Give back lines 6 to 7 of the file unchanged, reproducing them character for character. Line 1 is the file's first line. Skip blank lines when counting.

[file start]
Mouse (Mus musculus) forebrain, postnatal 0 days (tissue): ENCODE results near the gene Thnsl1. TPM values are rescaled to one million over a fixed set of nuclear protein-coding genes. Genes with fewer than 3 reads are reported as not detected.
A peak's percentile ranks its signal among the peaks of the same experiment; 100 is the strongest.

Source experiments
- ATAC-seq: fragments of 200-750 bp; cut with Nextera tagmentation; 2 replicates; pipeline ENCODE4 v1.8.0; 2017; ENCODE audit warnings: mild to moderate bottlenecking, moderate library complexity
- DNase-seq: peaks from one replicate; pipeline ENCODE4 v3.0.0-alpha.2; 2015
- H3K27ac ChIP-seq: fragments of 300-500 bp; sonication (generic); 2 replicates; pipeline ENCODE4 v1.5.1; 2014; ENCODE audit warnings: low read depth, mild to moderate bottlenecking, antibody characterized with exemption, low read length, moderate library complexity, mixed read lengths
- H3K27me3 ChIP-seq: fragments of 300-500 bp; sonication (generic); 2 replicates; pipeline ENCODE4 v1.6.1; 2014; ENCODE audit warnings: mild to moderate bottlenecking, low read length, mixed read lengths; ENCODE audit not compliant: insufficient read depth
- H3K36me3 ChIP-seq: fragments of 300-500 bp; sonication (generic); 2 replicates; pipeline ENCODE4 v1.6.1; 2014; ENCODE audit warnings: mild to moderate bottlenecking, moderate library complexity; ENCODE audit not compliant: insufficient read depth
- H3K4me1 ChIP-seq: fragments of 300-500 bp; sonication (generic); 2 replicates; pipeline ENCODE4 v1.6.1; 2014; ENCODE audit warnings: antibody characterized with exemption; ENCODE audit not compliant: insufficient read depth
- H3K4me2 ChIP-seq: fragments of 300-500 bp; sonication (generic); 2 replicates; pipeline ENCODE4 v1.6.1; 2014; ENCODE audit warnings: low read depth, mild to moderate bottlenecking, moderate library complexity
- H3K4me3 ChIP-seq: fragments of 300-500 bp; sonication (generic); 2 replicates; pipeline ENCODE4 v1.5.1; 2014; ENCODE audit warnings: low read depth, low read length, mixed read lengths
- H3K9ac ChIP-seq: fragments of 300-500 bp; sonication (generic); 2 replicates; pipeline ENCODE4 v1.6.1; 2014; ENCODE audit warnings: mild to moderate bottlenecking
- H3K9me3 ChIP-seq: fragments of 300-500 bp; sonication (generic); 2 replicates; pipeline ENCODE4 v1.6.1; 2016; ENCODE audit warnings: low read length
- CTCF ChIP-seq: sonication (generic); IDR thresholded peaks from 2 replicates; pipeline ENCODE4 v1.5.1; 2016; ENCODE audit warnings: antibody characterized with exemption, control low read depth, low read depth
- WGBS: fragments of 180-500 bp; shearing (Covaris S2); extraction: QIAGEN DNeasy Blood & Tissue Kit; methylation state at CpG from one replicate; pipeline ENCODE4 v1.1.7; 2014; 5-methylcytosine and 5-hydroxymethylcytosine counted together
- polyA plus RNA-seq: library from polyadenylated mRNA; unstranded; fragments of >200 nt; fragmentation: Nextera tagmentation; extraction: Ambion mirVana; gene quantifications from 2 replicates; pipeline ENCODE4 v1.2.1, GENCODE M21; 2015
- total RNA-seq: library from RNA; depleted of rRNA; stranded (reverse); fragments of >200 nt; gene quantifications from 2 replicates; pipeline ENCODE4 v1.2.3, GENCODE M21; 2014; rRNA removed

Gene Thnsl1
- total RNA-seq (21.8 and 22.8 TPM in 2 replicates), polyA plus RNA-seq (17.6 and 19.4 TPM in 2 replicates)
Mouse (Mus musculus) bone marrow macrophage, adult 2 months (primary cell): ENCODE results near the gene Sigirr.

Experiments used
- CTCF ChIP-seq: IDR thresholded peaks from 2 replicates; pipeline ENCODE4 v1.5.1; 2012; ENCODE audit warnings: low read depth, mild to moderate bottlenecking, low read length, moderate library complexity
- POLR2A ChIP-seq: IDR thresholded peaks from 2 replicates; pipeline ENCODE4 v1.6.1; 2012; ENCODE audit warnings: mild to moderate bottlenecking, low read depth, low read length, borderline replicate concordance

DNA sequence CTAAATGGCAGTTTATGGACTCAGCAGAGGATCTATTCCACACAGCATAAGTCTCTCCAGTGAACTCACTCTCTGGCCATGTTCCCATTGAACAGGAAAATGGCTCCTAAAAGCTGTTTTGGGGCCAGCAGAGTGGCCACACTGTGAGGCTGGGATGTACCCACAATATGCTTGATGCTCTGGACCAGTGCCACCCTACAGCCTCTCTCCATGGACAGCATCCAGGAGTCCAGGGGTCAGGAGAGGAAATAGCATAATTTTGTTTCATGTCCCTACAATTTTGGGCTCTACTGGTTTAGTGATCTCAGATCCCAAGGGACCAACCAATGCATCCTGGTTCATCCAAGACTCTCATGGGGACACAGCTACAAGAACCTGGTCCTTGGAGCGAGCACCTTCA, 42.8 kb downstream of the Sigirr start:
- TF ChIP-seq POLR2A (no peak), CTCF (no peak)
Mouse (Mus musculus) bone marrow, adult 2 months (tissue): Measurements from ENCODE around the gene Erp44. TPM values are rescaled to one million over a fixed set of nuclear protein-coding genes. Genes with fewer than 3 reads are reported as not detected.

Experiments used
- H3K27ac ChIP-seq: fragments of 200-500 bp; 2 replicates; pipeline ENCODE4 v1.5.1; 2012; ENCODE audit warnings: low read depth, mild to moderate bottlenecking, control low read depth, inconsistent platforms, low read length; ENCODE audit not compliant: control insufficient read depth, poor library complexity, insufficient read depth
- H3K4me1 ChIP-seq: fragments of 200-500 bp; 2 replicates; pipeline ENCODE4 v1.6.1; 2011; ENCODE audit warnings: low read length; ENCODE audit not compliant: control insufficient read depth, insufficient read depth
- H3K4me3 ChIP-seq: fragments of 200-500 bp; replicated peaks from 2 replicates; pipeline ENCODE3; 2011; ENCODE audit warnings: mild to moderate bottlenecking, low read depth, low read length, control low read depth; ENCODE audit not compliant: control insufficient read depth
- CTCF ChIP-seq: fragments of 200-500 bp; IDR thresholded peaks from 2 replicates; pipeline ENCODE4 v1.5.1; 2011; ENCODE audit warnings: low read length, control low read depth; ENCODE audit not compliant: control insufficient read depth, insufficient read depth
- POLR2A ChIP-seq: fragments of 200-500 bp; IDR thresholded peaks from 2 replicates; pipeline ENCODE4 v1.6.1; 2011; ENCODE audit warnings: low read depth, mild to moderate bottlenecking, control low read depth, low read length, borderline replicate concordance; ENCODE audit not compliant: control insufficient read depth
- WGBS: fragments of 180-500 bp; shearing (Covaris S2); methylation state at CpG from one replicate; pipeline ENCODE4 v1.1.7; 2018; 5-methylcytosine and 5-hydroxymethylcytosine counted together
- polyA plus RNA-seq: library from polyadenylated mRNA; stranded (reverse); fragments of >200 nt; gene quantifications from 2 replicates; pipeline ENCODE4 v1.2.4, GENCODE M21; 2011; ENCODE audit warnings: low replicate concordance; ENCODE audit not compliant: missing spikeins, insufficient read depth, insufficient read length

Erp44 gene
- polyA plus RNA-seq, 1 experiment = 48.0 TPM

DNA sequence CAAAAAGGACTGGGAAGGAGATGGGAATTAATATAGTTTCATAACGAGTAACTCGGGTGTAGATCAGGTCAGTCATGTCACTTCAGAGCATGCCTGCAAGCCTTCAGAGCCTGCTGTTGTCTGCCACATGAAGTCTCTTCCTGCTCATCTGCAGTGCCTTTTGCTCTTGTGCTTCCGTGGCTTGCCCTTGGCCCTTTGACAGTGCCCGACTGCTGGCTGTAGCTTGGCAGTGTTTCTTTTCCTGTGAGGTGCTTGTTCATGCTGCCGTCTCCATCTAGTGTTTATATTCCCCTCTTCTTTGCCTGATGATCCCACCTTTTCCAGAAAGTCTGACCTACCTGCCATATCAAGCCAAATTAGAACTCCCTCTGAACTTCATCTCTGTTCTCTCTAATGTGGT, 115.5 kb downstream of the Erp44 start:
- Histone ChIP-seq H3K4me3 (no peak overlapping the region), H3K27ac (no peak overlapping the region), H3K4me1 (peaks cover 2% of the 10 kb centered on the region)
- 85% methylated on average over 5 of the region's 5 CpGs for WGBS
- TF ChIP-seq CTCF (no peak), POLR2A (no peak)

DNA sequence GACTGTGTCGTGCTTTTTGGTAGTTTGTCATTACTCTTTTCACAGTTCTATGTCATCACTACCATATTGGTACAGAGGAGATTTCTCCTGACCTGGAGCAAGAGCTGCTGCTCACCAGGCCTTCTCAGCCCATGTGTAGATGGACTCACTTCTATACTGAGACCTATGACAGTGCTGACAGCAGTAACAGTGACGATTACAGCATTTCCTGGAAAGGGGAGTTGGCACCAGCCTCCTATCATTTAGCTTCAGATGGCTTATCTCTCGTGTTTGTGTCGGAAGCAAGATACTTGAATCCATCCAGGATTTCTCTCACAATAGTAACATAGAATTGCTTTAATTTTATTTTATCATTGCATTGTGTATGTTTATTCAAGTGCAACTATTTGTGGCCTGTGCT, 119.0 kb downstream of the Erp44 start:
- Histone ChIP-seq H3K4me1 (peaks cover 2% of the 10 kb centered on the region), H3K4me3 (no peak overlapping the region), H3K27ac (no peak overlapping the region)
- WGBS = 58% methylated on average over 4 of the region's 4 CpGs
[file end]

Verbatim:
- H3K27ac ChIP-seq: fragments of 300-500 bp; sonication (generic); 2 replicates; pipeline ENCODE4 v1.5.1; 2014; ENCODE audit warnings: low read depth, mild to moderate bottlenecking, antibody characterized with exemption, low read length, moderate library complexity, mixed read lengths
- H3K27me3 ChIP-seq: fragments of 300-500 bp; sonication (generic); 2 replicates; pipeline ENCODE4 v1.6.1; 2014; ENCODE audit warnings: mild to moderate bottlenecking, low read length, mixed read lengths; ENCODE audit not compliant: insufficient read depth